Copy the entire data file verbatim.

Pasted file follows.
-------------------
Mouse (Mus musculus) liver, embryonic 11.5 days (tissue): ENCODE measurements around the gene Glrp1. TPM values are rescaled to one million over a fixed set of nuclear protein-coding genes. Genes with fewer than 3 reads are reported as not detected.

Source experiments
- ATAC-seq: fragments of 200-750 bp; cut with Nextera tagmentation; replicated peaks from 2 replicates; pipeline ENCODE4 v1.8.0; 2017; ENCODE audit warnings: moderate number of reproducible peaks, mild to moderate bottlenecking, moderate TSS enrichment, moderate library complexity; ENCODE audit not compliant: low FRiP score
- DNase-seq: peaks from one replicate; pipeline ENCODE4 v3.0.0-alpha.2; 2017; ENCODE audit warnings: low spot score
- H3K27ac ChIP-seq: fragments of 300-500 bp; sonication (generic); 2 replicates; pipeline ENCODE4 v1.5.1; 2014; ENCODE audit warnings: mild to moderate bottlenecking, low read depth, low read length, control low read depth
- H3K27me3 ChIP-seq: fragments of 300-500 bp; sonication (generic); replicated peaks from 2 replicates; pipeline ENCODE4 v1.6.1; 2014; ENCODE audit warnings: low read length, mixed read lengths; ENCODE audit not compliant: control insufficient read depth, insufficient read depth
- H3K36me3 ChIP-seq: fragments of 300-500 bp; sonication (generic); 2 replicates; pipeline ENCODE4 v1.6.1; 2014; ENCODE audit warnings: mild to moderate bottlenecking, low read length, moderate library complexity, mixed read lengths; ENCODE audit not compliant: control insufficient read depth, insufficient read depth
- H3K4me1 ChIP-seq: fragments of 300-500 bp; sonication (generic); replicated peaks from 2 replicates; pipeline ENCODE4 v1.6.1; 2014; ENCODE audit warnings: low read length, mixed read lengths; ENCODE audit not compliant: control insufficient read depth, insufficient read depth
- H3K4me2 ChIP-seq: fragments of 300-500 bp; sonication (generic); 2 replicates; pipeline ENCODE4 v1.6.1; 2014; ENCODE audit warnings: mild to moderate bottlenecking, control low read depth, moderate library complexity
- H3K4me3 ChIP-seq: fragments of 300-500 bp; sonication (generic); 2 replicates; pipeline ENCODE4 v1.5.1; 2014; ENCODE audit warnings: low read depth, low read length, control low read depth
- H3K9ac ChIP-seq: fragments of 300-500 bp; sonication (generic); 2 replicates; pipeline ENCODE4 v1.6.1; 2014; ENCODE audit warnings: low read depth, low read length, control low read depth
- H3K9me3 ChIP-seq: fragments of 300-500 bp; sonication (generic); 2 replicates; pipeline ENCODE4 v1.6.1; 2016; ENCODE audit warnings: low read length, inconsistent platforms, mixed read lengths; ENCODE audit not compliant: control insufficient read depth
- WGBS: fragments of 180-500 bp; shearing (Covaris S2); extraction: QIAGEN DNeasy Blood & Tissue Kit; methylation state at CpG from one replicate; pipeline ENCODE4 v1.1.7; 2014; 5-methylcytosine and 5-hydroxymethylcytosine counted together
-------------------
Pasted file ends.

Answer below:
Mouse (Mus musculus) liver, embryonic 11.5 days (tissue): ENCODE measurements around the gene Glrp1. TPM values are rescaled to one million over a fixed set of nuclear protein-coding genes. Genes with fewer than 3 reads are reported as not detected.

Source experiments
- ATAC-seq: fragments of 200-750 bp; cut with Nextera tagmentation; replicated peaks from 2 replicates; pipeline ENCODE4 v1.8.0; 2017; ENCODE audit warnings: moderate number of reproducible peaks, mild to moderate bottlenecking, moderate TSS enrichment, moderate library complexity; ENCODE audit not compliant: low FRiP score
- DNase-seq: peaks from one replicate; pipeline ENCODE4 v3.0.0-alpha.2; 2017; ENCODE audit warnings: low spot score
- H3K27ac ChIP-seq: fragments of 300-500 bp; sonication (generic); 2 replicates; pipeline ENCODE4 v1.5.1; 2014; ENCODE audit warnings: mild to moderate bottlenecking, low read depth, low read length, control low read depth
- H3K27me3 ChIP-seq: fragments of 300-500 bp; sonication (generic); replicated peaks from 2 replicates; pipeline ENCODE4 v1.6.1; 2014; ENCODE audit warnings: low read length, mixed read lengths; ENCODE audit not compliant: control insufficient read depth, insufficient read depth
- H3K36me3 ChIP-seq: fragments of 300-500 bp; sonication (generic); 2 replicates; pipeline ENCODE4 v1.6.1; 2014; ENCODE audit warnings: mild to moderate bottlenecking, low read length, moderate library complexity, mixed read lengths; ENCODE audit not compliant: control insufficient read depth, insufficient read depth
- H3K4me1 ChIP-seq: fragments of 300-500 bp; sonication (generic); replicated peaks from 2 replicates; pipeline ENCODE4 v1.6.1; 2014; ENCODE audit warnings: low read length, mixed read lengths; ENCODE audit not compliant: control insufficient read depth, insufficient read depth
- H3K4me2 ChIP-seq: fragments of 300-500 bp; sonication (generic); 2 replicates; pipeline ENCODE4 v1.6.1; 2014; ENCODE audit warnings: mild to moderate bottlenecking, control low read depth, moderate library complexity
- H3K4me3 ChIP-seq: fragments of 300-500 bp; sonication (generic); 2 replicates; pipeline ENCODE4 v1.5.1; 2014; ENCODE audit warnings: low read depth, low read length, control low read depth
- H3K9ac ChIP-seq: fragments of 300-500 bp; sonication (generic); 2 replicates; pipeline ENCODE4 v1.6.1; 2014; ENCODE audit warnings: low read depth, low read length, control low read depth
- H3K9me3 ChIP-seq: fragments of 300-500 bp; sonication (generic); 2 replicates; pipeline ENCODE4 v1.6.1; 2016; ENCODE audit warnings: low read length, inconsistent platforms, mixed read lengths; ENCODE audit not compliant: control insufficient read depth
- WGBS: fragments of 180-500 bp; shearing (Covaris S2); extraction: QIAGEN DNeasy Blood & Tissue Kit; methylation state at CpG from one replicate; pipeline ENCODE4 v1.1.7; 2014; 5-methylcytosine and 5-hydroxymethylcytosine counted together